Neil Liversidge: Caveat emptor and insistent clients

Neil Liversidge

The Financial Ombudsman Service seems to have reduced the insistent client debate to a selective and capricious interpretation of the “client’s best interest” rule. That is useful for the FOS, of course. It enables it to oil the wheel that squeaks the loudest by ordering placatory handouts at advisers’ expense. The FCA is also a beneficiary. It sooths those who would otherwise complain about failed regulation. Likewise, politicians benefit in their turn by not having to face disgruntled investors at their constituency surgeries. The result for advisers will be increased professional indemnity insurance premiums and excesses combined with yet more exclusions. PII will be made ever more useless, leading to more failed firms. Higher Financial Services Compensation Scheme levies will then follow as it dispenses its own largesse.

Free societies allow their citizens to act in ways that others may regard as unwise. At one end of the scale we are free to eat, drink and smoke too much, have unprotected sex and fly microlight aircraft. At the other end, the same freedom allows the likes of Ultimo founder Baroness Michelle Mone to ignore the advice of those who told her a dyslexic working class Glasgow girl stood no chance of dragging herself and her family out of poverty by creating a lingerie empire. Wing Commander Andy Green has probably had to ignore equally well-meant advice in his mission to drive a rocket powered car at one thousand miles per hour.

The freedom to choose to ignore advice extends into financial matters. The Government exhorts us to save and gives us incentives to do so but we can still opt-out of automatic enrolment and blow our savings on a world tour if we choose instead. Nobody can compel us to take their advice to the contrary no matter how sure they are of its rightness.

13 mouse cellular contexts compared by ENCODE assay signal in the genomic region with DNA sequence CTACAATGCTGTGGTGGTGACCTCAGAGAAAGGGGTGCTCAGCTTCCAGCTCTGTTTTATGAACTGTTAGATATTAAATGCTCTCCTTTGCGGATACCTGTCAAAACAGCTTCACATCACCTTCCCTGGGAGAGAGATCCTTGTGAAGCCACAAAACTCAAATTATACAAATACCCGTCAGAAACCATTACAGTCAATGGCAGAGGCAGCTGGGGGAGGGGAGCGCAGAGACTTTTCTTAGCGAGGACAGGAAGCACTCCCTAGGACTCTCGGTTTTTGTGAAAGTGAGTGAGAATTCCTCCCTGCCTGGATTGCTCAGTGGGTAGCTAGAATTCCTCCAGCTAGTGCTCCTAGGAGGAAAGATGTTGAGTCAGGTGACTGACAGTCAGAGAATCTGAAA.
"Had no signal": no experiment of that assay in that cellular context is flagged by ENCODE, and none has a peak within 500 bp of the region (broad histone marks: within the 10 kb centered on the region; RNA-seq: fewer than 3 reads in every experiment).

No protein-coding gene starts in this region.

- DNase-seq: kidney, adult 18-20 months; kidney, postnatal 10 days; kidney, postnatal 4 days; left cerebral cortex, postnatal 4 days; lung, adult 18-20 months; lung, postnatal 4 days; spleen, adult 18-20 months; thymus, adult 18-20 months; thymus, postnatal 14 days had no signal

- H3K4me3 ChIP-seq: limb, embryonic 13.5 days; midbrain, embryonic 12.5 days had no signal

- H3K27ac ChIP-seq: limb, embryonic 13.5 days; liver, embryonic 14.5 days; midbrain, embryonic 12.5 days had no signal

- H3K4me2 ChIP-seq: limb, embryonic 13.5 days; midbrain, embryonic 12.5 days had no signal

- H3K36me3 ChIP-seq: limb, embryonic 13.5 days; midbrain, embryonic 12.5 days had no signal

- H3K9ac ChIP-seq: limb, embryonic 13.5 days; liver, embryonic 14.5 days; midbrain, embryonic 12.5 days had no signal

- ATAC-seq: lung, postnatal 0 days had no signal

Defendants go through the courts on a daily basis pleading contrary to their legal advice and suffer accordingly, but there is rightly no sanction against the lawyer who, acting on his instructions, presents a hopeless defence to the best of his ability. An accountant may tell his client that his business exporting Blackpool sand to Saudi Arabs is mad, misconceived and doomed to fail, and that he should cut his losses and quit, but if his advice goes unheeded he will suffer no penalty for continuing to do his client’s books until the day the liquidators march in.

The insistent client has been around for as long as advice of any kind has been a purchasable commodity. No other profession to my knowledge, however, suffers to any great degree from the exercising by its clients of their freedom to choose to ignore, in whole or in part, the advice they are given. Only the financial adviser and the advice he or she gives is treated differently.

The FCA, FOS and FSCS need reminding that the “S” in Sipp stands for “self”. If a client demands an adviser limits his or her advice to finding a suitable Sipp that will thereafter allow him or her to select his own investments, however crazy any of us might think them to be, that is the client’s prerogative. If the regulator disagrees, then it needs to look to the list of permitted investments and compliance by Sipp providers.

Neil Liversidge is managing director of West Riding Personal Financial Solutions